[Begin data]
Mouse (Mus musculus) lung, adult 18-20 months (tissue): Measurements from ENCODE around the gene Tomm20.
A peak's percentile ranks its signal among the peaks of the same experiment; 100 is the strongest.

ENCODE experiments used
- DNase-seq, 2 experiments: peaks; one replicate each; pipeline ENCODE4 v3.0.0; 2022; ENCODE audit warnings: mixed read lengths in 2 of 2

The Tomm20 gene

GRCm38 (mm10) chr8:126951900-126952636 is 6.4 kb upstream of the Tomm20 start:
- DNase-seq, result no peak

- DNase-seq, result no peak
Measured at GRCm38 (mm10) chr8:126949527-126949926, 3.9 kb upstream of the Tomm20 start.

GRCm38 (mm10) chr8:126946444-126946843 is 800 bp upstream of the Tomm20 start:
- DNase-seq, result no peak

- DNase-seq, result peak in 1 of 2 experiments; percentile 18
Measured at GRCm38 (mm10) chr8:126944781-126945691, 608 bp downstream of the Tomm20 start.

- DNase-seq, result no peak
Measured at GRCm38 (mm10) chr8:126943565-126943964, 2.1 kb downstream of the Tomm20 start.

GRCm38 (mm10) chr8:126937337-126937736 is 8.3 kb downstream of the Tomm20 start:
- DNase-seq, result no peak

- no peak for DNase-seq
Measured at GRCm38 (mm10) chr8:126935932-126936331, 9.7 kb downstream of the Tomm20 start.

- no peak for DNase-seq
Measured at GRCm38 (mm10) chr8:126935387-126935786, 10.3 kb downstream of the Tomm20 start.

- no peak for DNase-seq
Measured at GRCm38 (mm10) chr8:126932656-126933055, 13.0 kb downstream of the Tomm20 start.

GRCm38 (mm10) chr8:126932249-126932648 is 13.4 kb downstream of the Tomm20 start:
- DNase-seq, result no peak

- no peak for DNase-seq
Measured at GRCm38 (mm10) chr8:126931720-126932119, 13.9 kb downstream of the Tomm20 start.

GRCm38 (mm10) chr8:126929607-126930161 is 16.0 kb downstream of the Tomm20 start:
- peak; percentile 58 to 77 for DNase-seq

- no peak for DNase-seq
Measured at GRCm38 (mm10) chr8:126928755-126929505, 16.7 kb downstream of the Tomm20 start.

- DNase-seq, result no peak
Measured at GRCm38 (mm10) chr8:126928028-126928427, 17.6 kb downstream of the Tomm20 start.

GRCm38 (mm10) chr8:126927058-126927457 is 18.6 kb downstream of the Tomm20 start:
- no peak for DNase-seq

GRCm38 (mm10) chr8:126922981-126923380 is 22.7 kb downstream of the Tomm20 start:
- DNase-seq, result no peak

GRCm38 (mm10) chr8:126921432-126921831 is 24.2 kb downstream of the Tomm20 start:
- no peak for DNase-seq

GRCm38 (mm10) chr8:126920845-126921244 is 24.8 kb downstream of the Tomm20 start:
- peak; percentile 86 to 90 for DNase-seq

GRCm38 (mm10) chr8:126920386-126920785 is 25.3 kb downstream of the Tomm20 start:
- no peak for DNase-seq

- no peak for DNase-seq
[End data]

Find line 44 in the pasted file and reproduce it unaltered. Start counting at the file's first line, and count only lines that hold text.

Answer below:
- no peak for DNase-seq